Interior designer Claudia Grunberger has lived in such places as Florence, Paris, and Antwerp. She has seen architectural marvels such as the once-standing Notre Dame Cathedral and Doge’s Palace in Venice.
Now, she resides in Kensington, where she’s cultivated years of inspiration, resulting in receiving an award presented by the Metropolitan Institute of Interior Design, in the category of bathroom design.
“I never thought this would be possible,” said the London native Grunberger. “To be honest, I’ve never even won an award before.”
Grunberger moved to Great Neck after living with her husband for five years in Antwerp, Belgium. Prior to Antwerp, she spent time traveling across Europe, from England to Italy, and France, each one leaving a lasting impression on her.
“I feel like I have always been that free-spirited, creative, and passionate person,” she said. “I think that the places that I was grateful enough to reside in for periods at a time, helped cultivate all of those traits that I still have, and impacted me more than I could imagine. All of the architecture that I saw across those areas is what really began my intrigue to design.”
After leaving Europe and moving to the United States, she took note of the difference in the buildings’ architecture. The gothic style of Notre Dame, the way that the London residential buildings encompassing every inch of natural light, were what she was accustomed to seeing for so long. Now, she uses those points of reference mixed with the modern facades of the New York skyscrapers to bring an unconventional flair to Long Islanders’ homes.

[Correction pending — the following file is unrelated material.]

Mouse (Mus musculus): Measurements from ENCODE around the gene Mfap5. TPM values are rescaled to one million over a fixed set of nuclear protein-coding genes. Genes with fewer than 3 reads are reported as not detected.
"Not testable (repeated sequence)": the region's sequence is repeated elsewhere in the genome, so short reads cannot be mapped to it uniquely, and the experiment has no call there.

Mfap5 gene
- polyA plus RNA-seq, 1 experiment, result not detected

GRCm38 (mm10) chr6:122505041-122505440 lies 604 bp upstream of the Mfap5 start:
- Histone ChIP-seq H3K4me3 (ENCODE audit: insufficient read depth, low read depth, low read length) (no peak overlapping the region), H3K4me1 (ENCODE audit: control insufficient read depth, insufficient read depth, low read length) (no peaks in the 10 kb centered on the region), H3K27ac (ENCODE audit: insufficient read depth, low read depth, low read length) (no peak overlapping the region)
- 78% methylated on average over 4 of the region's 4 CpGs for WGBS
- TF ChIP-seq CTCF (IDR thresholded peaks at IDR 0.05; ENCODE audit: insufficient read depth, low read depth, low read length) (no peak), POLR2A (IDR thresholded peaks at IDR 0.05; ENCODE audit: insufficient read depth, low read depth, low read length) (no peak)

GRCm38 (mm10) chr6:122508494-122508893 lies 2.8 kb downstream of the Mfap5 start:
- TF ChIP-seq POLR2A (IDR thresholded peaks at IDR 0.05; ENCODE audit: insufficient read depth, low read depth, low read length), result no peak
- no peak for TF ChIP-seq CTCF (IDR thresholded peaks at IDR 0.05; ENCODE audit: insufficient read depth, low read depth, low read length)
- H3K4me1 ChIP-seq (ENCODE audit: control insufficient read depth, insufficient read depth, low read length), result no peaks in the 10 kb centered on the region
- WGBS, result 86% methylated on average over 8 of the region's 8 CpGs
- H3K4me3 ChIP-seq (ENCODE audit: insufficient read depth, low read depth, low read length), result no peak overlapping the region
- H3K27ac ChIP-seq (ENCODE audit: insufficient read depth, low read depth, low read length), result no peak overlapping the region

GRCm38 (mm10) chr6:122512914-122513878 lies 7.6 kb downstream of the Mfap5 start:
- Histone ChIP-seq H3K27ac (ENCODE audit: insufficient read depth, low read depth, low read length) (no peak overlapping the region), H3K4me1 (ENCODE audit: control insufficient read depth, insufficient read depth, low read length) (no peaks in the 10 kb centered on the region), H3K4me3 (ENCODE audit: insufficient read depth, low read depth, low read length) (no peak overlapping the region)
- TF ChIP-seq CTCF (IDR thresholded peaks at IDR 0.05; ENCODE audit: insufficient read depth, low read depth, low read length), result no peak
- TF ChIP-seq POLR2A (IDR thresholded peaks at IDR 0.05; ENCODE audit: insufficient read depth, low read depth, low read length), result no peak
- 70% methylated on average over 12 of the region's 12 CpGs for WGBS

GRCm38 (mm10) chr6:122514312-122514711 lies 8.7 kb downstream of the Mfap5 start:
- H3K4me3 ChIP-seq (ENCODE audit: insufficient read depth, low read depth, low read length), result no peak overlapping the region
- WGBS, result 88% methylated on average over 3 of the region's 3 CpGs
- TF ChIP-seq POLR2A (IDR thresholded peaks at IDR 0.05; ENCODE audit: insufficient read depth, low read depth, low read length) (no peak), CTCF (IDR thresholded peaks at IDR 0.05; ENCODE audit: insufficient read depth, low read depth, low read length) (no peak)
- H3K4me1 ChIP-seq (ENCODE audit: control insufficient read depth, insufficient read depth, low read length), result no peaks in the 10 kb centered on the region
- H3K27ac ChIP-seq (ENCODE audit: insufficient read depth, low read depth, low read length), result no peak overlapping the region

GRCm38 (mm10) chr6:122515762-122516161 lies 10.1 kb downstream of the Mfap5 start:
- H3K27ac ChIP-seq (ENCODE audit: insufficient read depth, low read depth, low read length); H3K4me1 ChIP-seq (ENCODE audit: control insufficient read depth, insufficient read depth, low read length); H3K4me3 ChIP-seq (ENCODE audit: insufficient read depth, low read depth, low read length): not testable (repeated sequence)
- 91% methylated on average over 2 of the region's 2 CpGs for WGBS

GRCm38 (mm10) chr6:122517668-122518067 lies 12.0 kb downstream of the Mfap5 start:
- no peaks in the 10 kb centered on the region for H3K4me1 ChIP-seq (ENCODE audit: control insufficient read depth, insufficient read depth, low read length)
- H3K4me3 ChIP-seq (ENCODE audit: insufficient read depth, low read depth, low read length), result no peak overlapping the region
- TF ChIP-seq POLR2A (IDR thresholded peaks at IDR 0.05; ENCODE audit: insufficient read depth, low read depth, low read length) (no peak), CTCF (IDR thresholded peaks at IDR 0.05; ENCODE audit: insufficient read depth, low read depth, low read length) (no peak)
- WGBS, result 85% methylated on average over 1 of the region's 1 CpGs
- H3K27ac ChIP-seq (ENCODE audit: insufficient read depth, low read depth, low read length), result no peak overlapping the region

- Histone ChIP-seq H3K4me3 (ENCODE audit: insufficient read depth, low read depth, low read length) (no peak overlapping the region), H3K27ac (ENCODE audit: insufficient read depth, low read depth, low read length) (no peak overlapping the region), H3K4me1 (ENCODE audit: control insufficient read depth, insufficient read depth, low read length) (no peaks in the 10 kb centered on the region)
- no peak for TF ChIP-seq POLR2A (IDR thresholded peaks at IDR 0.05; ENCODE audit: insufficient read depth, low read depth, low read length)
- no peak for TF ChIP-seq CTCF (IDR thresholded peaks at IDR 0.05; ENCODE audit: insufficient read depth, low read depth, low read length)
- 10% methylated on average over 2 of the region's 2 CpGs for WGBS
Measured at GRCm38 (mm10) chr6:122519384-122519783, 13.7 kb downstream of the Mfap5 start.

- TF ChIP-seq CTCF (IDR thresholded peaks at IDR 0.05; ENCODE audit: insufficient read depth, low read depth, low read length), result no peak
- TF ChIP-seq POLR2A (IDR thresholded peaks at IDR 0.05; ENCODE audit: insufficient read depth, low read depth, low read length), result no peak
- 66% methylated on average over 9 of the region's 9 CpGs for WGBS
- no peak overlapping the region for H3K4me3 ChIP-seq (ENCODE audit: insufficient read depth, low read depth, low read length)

“That’s what sets me apart from everyone else,” she said. “It’s also what is so great about the diversity in the Great Neck community. I love mixing Eastern and Western cultures in my head. Using the best of both cultures to compliment each other for a bathroom, kitchen, or living room design, makes these projects so much fun to do.”
Upon her arrival to the U.S., Grunberger began to see how she could expand on her culturally-awakening experiences across the pond and decided to register for classes in the Met Institute of Interior Design.
“I thought the people in the school would be much different,” she recalled. “In reality, they couldn’t have been nicer. There was not one person who I met that wasn’t eager to help me find where I needed to go, or who I should be speaking to for certain questions.”
Now she is the recipient of the first-ever Best Interior Design on Long Island, or BIDOLI, award. The series of awards includes contestants that are past graduates of the institute since 1977. She won the award, under her company name, Grunberger Interiors.
“I was going back and forth on whether or not I should submit it,” she said. “Look what happened! It goes to show that if you think you have a passion, you absolutely must owe it to yourself to explore it. Chances are you will be good at it.”
Grunberger will be presented with the award by the Met Institute of Interior Design on Oct. 23.